He moved in with his friend's family in April, and has excelled.
Braden River High senior athletes Deshaun Fenwick and Kyle Goda don’t hesitate when asked how they met.
It’s a memory fresh on their minds.
Flashback to the first day of the boys’ sophomore year. Goda, a baseball player but then on the junior varsity football team, walked into his second period geometry class to find he was seated next to Fenwick, who had just moved to the area from Kentucky.
“Who’s this big man?” Goda remembered thinking. Goda was wearing his junior varsity jersey at the time and Fenwick was already on varsity. They started a conversation about football, and a friendship had begun.
The next week, Goda drove Fenwick to get a meal at McDonald’s. Fenwick couldn’t believe anyone in 10th grade could have a driver’s license, let alone have a car. They hung out that weekend, and have hung out most weekends since.
Now, they are more like family than friends.
As Fenwick, whose guardian at the time had no kids of his own, spent more and more time with the Godas, he realized their home was a place he felt comfortable. He was finding it difficult, in his situation at the time, to focus on the things that mattered, he said.
The Godas began to know him well, and they knew his situation. In April, Kyle Goda’s parents, John and Amy Goda, offered Fenwick the chance to stay with them permanently and to be part of their family.
“They take care of me,” Fenwick said of the Godas. “They help me take care of my body. They help me academically. My spirits are high.”
The Godas have brought people into their family in the past. Their daughter Mackenzie Goda's friend, Elisabeth Fleming, who now attends Florida State University, was the first. When Fleming comes home from college on breaks, Amy Goda said, she still comes to the Goda house.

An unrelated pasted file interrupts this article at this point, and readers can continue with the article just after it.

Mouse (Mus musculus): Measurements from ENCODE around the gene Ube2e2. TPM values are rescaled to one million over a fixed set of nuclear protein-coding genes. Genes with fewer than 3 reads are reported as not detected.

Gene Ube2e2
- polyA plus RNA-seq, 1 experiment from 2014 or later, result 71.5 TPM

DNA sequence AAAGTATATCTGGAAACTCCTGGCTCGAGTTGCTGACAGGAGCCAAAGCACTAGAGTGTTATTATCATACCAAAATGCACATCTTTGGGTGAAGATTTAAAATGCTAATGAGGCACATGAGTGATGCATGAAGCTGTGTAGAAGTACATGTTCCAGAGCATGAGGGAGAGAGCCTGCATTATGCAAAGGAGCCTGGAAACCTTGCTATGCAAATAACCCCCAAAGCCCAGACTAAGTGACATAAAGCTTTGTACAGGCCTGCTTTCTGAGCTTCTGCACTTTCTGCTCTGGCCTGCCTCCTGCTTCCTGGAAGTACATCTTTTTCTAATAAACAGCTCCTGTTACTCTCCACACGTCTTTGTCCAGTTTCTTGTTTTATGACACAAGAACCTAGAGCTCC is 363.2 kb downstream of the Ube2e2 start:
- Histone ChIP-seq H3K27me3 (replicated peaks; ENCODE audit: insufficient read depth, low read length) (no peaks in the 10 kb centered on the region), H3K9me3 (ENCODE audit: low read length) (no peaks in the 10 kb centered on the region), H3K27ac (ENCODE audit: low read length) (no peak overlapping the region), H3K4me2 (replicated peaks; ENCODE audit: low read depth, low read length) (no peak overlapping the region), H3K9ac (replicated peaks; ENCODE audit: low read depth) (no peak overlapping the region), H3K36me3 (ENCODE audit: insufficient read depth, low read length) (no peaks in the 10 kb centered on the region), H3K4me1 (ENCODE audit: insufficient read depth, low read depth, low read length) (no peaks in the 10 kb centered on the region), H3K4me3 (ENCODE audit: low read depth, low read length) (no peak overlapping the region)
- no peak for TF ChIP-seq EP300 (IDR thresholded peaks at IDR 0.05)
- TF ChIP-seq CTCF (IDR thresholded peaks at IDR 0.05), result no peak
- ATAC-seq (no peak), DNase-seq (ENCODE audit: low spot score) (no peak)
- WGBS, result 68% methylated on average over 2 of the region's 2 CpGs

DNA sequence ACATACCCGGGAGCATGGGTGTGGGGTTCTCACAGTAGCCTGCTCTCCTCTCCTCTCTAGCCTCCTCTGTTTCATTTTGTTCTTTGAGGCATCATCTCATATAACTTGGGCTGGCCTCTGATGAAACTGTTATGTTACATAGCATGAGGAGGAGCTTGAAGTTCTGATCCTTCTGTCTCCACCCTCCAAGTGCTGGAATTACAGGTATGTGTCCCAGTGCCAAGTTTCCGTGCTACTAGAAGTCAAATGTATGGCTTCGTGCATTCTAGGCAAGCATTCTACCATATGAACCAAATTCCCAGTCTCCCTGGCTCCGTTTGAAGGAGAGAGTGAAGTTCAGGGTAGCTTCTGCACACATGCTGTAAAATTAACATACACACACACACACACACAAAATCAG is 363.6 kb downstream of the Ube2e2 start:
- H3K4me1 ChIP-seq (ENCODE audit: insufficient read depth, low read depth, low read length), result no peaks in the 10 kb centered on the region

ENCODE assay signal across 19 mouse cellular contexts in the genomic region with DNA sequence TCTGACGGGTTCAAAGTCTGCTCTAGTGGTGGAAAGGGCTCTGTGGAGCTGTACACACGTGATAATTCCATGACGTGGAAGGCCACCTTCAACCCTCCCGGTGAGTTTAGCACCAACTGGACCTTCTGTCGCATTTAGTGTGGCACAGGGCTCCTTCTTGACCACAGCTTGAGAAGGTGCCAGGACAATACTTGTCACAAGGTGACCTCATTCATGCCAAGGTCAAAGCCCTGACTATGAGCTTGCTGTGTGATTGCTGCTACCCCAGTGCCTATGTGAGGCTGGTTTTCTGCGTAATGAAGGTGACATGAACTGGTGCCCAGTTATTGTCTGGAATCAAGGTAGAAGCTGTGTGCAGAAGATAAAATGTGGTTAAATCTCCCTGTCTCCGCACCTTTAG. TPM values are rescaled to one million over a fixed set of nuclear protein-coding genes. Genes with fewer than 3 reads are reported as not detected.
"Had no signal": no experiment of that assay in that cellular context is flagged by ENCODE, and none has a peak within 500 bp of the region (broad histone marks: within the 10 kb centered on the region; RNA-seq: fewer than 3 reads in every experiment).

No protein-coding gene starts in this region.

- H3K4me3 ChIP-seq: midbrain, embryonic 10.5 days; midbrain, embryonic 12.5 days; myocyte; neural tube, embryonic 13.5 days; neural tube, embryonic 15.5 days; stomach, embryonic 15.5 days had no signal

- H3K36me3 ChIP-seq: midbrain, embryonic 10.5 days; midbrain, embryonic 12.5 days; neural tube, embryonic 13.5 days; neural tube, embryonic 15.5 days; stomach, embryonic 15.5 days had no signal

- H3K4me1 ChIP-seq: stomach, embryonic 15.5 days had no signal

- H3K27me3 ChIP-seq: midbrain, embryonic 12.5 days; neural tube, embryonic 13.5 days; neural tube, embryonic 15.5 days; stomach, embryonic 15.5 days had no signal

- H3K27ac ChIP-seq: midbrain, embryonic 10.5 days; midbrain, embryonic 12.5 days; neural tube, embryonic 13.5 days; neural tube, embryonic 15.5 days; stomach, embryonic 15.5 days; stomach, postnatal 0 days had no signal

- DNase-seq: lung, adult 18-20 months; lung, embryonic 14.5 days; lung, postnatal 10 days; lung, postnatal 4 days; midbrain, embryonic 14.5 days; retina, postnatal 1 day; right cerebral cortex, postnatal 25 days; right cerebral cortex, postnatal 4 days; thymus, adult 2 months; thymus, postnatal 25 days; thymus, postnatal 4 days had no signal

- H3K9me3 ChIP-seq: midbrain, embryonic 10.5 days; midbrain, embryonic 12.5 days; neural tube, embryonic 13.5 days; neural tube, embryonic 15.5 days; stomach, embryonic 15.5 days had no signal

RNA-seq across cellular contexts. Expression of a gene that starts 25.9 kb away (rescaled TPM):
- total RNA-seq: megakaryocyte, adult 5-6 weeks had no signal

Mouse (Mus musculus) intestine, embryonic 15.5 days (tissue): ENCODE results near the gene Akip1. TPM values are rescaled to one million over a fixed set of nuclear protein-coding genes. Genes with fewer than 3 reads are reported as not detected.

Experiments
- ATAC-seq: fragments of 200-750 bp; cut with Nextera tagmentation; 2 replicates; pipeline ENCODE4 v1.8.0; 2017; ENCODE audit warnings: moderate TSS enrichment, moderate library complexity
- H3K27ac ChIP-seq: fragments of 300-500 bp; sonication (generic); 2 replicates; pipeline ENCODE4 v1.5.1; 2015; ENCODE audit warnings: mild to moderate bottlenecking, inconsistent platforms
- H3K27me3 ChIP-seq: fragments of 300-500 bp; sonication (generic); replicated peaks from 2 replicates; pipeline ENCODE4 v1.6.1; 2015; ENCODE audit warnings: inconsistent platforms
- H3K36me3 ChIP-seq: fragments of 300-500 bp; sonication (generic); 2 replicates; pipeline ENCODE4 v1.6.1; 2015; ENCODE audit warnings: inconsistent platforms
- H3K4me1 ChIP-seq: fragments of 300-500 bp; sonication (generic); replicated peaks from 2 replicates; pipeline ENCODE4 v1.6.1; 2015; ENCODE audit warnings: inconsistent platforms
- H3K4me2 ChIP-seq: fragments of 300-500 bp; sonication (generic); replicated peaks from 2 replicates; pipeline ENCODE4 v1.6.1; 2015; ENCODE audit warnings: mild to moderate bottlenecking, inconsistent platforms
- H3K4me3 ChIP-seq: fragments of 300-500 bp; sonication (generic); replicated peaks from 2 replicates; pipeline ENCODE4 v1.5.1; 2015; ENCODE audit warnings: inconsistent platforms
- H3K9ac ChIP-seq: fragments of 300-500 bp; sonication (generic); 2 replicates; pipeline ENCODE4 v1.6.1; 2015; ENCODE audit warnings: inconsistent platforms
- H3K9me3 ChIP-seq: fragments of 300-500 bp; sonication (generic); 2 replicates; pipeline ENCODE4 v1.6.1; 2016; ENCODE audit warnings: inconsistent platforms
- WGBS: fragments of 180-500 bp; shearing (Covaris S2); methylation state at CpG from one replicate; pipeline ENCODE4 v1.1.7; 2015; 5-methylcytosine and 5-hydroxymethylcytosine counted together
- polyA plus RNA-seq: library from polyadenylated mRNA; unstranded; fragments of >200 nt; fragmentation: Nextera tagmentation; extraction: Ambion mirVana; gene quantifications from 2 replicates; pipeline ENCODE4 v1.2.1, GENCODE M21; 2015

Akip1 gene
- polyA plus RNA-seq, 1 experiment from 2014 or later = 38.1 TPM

"We're not doing it for any reason other than they come into our lives," Amy Goda said. "We want to help make their lives better."
She also credited her own children for accepting others into their home and sharing what they have.
The living situation hasn’t changed the relationship between Kyle Goda and Fenwick, though Fenwick admits Goda gets tired of his playful nature sometimes. Fenwick will jump on Goda while he’s trying to sleep, Goda said, among other things, but it’s all in good fun. It’s also allowed more time for “Madden” football matches between the two. The pair argued for a minutes about who wins more before they agreed on a 55-45% split in Goda’s favor.
Goda even lets Fenwick borrow his car — sometimes.
Since the move, Fenwick has excelled on and off the field. The running back is verbally committed to the University of South Carolina, and he plans on graduating from Braden River in December to enroll in college early and participate in spring football. He’s finishing two online classes in addition to his normal school work to acquire the necessary credits.
“We’re going to miss him,” Amy Goda said. "He's a great kid. He listens. He falls into line. He's a gracious boy, thankful and appreciative, and I feel that. He's not shy about it (giving thanks)."
Before Fenwick leaves, the senior still has one goal left: To win a state championship. The Pirates will start their quest to do so on Nov. 10 against South Fort Myers. Fenwick has been large part of the team's success. In the final regular season game of his high school career, against Saint Petersburg High Nov. 3, Fenwick ran for 194 yards and a touchdown on 30 carries. On the year, he's accumulated 1,065 yards and 10 touchdowns on 131 carries (8.13 yards per carry), and 177 yards and three touchdowns on 11 catches.
When Fenwick does head to Gamecock country, he won’t forget the Godas’ gesture. He dreams of reaching the NFL, and when he achieves that dream, he said, he’s going to give Kyle Goda a percentage of his first signing bonus — 8%, to be exact.
It’s worth it, he said. What the Godas have done for him is priceless.